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Exercise in Antiquity and Modern Times: Catholicon for Healthy Living

Monica Omoye Aneni, Festus A. Adegoju


Ancient physicians such as Herodicus, Hippocrates and Galen recommended exercises as panacea for healthy living in antiquity. Modern scholars such as Christos and Tipton have variously demonstrated the importance of exercises and sports in ancient and modern European societies citing exercises as treatments for some illnesses by the doctor in the Hippocratic Corpus. This paper examined the importance of exercise in antiquity and modernity, even as it serves as a catholicon for healthy living, with a view to identifying the values and relevance of exercise in dealing with illnesses and promoting good health. Sallis and Owen behavioural epidemiology was adopted as theoretical framework. The historical and comparative methodologies were adopted as the study examined the historical trajectory and cross-cultural variations of exercise in antiquity and today’s world. The discourse in this study demonstrated that exercise has been functional as medicine and for healthy living in antiquity and modernity. Medical practitioners, exercise physiologists, including laymen understand its importance and further recommend exercise suitable for people of varying ages. Further studies may be designed to examine low to medium and medium to high intensity exercise and its health implications.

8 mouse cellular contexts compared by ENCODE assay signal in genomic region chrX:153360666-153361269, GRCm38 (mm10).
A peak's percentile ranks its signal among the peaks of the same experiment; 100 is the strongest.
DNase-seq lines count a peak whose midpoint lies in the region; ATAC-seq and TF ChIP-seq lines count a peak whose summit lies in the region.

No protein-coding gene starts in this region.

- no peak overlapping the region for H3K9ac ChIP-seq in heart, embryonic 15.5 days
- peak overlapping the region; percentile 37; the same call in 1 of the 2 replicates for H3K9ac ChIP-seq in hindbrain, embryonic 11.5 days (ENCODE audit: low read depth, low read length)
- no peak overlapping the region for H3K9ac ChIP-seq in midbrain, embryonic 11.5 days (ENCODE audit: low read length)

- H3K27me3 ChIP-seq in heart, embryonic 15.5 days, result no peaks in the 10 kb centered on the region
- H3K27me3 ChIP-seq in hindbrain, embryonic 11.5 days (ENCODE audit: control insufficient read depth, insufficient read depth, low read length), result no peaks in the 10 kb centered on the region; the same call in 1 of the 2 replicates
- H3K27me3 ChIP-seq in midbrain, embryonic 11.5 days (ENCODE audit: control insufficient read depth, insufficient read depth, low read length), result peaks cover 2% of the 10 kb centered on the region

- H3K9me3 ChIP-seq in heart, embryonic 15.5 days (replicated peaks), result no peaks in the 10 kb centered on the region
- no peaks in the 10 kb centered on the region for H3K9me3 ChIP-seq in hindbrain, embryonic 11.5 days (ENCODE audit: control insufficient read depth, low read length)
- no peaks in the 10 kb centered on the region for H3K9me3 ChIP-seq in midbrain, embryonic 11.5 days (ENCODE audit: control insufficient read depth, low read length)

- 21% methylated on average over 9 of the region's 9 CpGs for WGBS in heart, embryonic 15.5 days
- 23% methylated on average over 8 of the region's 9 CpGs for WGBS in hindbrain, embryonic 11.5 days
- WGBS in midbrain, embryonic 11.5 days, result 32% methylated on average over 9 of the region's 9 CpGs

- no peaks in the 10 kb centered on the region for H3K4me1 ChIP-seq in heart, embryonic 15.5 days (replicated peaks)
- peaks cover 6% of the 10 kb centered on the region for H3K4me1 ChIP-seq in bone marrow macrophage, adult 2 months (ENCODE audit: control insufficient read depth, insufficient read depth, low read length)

Key Words: Exercises, Health, Antiquity, Modernity
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